Written by John F. Copper.
Image credit: 總統出席2017年世界大學運動會開幕典禮，並起身向各國選手代表們揮手致意 by 總統府/Flickr, license CC BY 2.0
On 11 January 2020 Taiwan will hold its quadrennial national election in which voters will pick a president, vice president (running with a presidential candidate) and an entirety of the legislative body of government. Some legislative representatives are selected from party lists of at-large candidates, while the election law requires a minimum number of women and that some seats are allocated to Aboriginal candidates. It is Taiwan’s most important election.
The contenders for president are the incumbent Tsai Ing-wen, sponsored by the ruling Democratic Progressive Party (DPP); Kaohsiung Mayor Han Kuo-yu representing the Nationalist Party or Kuomintang (KMT); and James Soong, leader of the People’s First Party (PFP). Opinion polls in Taiwan are often fake or biased, but currently a host of them are agree with most media and pundit predictions that Tsai will win a comfortable victory. The numbers indicate Han Kuo-yu will come in second and James Soong in third.
Arguably the most important factor leading to these predictions is that the DPP is unified and the KMT is not; or at least the DPP is facing fewer centrifugal forces. This has historically been a good predictor of winners and losers. The DPP closed ranks after Tsai won the primary in July and has since been less distracted than the KMT. James Soong’s party, the PFP, is not split, but it is a small party and cannot expect to win enough votes to seriously challenge the two major parties’ candidates.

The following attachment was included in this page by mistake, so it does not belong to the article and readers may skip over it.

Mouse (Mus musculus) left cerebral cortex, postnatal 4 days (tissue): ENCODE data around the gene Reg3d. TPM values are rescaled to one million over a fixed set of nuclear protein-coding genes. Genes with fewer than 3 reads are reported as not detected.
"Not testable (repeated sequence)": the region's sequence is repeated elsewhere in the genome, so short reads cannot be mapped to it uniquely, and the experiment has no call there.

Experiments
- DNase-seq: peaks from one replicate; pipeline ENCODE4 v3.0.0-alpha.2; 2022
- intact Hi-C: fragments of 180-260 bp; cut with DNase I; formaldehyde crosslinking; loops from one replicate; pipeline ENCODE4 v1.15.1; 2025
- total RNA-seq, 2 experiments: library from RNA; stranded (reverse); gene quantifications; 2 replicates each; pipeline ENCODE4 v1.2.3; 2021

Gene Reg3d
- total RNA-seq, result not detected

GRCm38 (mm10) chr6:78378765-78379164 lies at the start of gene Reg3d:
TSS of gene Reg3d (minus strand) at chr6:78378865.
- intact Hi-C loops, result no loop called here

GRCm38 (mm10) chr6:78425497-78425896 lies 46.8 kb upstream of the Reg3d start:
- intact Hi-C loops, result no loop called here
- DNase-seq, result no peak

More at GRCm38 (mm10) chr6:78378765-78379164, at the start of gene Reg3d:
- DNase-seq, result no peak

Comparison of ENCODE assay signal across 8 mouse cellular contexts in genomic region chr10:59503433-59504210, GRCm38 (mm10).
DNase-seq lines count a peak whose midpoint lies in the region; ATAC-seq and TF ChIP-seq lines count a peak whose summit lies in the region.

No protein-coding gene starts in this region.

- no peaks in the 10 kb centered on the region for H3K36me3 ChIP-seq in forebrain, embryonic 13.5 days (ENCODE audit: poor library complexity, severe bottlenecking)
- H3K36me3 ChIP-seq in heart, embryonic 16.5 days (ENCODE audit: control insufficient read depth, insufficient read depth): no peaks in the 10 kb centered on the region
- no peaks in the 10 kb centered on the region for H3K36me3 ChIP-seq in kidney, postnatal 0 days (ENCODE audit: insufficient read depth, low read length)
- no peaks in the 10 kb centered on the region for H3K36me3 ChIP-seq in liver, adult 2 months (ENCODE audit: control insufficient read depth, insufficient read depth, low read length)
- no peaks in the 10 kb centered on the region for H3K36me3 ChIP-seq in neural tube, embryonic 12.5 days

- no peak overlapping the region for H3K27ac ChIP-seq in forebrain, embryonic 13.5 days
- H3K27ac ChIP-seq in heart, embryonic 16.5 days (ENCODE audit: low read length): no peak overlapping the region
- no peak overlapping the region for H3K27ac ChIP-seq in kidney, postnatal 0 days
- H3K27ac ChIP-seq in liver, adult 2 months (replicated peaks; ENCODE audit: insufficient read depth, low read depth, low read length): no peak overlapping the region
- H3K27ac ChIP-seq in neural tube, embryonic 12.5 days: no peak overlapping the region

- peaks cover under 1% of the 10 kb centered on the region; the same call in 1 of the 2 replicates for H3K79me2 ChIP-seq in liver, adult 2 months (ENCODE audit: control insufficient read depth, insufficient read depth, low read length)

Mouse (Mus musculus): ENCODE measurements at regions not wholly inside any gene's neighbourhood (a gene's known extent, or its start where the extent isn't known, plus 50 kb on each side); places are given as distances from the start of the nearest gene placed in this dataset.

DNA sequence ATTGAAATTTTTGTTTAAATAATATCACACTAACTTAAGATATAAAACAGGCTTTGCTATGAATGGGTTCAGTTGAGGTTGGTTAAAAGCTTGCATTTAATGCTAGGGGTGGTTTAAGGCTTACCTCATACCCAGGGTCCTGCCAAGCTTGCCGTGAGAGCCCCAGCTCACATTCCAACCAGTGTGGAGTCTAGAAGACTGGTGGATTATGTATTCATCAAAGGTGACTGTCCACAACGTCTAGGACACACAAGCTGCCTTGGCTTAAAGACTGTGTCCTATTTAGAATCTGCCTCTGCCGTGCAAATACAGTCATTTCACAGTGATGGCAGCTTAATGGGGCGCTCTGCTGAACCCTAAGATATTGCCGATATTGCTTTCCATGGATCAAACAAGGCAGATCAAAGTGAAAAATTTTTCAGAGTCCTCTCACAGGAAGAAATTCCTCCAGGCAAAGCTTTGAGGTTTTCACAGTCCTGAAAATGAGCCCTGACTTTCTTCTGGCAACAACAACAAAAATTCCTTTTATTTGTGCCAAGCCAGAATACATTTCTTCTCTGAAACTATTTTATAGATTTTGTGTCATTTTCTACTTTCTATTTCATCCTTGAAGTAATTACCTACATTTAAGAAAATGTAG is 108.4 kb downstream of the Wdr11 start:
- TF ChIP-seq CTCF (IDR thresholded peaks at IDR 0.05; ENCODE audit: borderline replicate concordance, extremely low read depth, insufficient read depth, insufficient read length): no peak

Scandals and the China Factor
Early this year members of the Tsai administration were charged with involvement in a cigarette smuggling case. The president was later accused of copying her PhD dissertation. But neither scandal stuck and hurt Tsai. Political opponents and even members of her party accused Tsai of rigging the primary election against former Premier William Lai, whom opinion pollsters reported had much higher favourable ratings. Party leaders delayed the process and changed the rules so Tsai would win. Her loss would have been unprecedented; a sitting president has never been denied the nomination for re-election. Further, both the US and China favoured Tsai, as Lai was an adamant supporter of Taiwan’s independence. In the end, Lai accepted defeat and join Tsai’s campaign.